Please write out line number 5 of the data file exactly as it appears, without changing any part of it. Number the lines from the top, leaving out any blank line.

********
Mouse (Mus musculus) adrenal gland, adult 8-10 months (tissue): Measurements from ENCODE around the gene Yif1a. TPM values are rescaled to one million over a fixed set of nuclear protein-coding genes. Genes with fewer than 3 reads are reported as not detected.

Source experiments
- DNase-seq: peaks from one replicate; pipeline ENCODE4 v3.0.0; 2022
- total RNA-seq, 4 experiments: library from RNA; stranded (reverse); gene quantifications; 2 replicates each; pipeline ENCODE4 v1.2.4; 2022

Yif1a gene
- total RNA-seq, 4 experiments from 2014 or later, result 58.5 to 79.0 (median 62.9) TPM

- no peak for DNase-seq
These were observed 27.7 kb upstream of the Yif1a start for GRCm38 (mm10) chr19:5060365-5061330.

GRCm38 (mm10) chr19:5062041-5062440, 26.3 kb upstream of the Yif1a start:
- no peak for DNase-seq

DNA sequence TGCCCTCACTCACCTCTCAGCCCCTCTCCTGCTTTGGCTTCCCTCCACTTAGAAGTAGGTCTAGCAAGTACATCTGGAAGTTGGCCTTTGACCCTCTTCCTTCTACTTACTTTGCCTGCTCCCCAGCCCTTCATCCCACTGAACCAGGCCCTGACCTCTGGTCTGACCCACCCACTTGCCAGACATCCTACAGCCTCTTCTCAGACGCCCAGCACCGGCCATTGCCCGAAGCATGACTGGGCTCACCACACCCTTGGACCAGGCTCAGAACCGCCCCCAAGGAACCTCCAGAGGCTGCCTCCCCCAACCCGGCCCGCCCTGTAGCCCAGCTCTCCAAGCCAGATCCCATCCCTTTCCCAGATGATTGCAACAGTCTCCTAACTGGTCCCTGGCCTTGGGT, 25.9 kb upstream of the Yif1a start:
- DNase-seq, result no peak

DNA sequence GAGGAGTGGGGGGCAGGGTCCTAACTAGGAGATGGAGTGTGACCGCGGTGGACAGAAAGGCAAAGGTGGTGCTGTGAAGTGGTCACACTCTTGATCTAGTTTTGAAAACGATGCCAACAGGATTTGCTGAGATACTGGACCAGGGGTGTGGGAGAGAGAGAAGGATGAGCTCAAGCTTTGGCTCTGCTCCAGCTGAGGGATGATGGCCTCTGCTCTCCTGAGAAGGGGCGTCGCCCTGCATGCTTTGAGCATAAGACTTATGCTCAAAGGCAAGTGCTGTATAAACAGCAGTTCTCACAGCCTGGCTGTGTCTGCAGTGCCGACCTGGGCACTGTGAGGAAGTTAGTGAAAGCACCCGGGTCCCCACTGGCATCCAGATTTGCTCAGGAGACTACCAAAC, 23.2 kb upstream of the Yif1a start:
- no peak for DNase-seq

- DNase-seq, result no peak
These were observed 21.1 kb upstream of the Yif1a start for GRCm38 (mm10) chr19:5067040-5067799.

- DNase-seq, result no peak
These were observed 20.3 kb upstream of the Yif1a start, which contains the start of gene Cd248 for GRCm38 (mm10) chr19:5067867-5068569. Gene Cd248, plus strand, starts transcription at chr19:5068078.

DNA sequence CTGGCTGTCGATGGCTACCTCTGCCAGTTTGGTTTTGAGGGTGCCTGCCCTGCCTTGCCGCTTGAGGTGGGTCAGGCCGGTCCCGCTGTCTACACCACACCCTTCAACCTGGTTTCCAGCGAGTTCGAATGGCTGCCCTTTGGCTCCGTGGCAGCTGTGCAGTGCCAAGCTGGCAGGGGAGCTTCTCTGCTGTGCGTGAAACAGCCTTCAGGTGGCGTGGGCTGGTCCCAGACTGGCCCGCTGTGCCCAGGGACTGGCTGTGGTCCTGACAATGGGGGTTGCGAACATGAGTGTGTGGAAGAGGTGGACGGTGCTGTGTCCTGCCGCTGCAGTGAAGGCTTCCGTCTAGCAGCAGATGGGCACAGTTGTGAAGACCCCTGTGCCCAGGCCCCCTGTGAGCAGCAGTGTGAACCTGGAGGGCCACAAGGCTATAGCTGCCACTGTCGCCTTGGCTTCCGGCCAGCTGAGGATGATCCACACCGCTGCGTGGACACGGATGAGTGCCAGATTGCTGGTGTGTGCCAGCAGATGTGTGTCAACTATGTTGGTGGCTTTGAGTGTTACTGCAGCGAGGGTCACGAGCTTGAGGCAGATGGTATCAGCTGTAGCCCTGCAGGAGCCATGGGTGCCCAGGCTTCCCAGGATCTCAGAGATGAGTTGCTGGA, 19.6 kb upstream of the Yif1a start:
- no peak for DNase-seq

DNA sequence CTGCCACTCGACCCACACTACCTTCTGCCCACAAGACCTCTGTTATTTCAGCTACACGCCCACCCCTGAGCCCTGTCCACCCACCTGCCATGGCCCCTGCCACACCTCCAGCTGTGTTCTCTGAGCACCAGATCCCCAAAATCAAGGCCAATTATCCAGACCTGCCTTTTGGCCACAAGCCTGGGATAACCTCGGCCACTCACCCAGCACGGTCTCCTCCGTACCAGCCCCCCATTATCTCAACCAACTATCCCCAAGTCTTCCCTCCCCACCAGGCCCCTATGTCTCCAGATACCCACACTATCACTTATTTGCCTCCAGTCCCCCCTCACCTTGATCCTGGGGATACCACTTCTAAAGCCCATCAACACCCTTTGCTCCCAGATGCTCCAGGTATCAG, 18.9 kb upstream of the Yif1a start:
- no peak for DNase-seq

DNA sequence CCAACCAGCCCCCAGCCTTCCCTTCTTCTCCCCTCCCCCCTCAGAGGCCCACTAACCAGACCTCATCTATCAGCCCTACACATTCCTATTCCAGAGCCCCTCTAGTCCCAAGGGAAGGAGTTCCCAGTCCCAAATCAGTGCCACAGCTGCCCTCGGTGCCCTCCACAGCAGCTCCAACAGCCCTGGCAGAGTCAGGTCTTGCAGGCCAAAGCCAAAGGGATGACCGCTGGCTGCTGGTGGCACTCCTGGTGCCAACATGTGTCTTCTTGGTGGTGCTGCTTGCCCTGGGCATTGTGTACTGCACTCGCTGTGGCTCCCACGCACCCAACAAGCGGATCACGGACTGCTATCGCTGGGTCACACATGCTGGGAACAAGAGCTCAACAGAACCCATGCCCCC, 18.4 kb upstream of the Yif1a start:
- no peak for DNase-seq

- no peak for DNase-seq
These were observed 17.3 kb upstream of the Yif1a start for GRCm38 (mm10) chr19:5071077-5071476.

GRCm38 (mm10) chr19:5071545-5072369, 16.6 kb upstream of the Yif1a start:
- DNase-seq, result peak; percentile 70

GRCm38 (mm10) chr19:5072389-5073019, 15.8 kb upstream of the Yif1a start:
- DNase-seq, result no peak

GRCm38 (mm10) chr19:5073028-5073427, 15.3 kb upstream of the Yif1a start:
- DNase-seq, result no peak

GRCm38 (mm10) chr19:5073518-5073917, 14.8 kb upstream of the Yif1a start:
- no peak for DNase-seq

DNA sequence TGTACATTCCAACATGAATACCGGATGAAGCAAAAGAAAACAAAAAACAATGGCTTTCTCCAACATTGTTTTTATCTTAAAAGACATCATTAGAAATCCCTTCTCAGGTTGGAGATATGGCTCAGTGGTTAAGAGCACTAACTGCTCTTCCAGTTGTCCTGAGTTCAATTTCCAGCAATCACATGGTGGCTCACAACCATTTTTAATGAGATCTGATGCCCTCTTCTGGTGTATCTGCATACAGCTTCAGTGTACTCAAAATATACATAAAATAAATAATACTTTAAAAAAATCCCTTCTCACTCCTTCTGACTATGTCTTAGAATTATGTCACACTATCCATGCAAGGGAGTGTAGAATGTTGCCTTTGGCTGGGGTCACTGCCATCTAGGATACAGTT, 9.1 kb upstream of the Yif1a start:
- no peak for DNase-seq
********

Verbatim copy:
Yif1a gene